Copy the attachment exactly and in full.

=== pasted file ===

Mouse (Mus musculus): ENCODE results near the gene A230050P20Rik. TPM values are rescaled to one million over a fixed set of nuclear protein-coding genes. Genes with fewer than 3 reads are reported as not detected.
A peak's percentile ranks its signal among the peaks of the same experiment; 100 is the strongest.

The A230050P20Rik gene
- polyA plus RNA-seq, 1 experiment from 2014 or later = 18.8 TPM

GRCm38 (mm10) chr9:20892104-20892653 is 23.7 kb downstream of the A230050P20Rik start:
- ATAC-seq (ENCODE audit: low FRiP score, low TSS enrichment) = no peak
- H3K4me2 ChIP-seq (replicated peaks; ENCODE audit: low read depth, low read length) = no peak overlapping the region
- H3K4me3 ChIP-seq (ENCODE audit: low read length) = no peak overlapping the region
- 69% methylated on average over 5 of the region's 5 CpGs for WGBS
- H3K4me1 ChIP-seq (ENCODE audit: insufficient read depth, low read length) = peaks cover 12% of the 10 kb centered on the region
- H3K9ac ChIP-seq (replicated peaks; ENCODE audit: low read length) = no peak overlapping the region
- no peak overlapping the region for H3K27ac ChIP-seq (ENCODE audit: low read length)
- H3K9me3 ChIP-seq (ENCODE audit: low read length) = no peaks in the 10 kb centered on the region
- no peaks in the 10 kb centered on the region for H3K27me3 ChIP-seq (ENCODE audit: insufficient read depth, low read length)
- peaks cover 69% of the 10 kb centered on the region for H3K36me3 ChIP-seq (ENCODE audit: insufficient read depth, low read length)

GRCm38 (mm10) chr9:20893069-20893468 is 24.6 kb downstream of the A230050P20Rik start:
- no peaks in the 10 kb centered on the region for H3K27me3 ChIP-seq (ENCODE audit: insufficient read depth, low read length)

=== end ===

Mouse (Mus musculus): ENCODE results near the gene A230050P20Rik. TPM values are rescaled to one million over a fixed set of nuclear protein-coding genes. Genes with fewer than 3 reads are reported as not detected.
A peak's percentile ranks its signal among the peaks of the same experiment; 100 is the strongest.

The A230050P20Rik gene
- polyA plus RNA-seq, 1 experiment from 2014 or later = 18.8 TPM

GRCm38 (mm10) chr9:20892104-20892653 is 23.7 kb downstream of the A230050P20Rik start:
- ATAC-seq (ENCODE audit: low FRiP score, low TSS enrichment) = no peak
- H3K4me2 ChIP-seq (replicated peaks; ENCODE audit: low read depth, low read length) = no peak overlapping the region
- H3K4me3 ChIP-seq (ENCODE audit: low read length) = no peak overlapping the region
- 69% methylated on average over 5 of the region's 5 CpGs for WGBS
- H3K4me1 ChIP-seq (ENCODE audit: insufficient read depth, low read length) = peaks cover 12% of the 10 kb centered on the region
- H3K9ac ChIP-seq (replicated peaks; ENCODE audit: low read length) = no peak overlapping the region
- no peak overlapping the region for H3K27ac ChIP-seq (ENCODE audit: low read length)
- H3K9me3 ChIP-seq (ENCODE audit: low read length) = no peaks in the 10 kb centered on the region
- no peaks in the 10 kb centered on the region for H3K27me3 ChIP-seq (ENCODE audit: insufficient read depth, low read length)
- peaks cover 69% of the 10 kb centered on the region for H3K36me3 ChIP-seq (ENCODE audit: insufficient read depth, low read length)

GRCm38 (mm10) chr9:20893069-20893468 is 24.6 kb downstream of the A230050P20Rik start:
- no peaks in the 10 kb centered on the region for H3K27me3 ChIP-seq (ENCODE audit: insufficient read depth, low read length)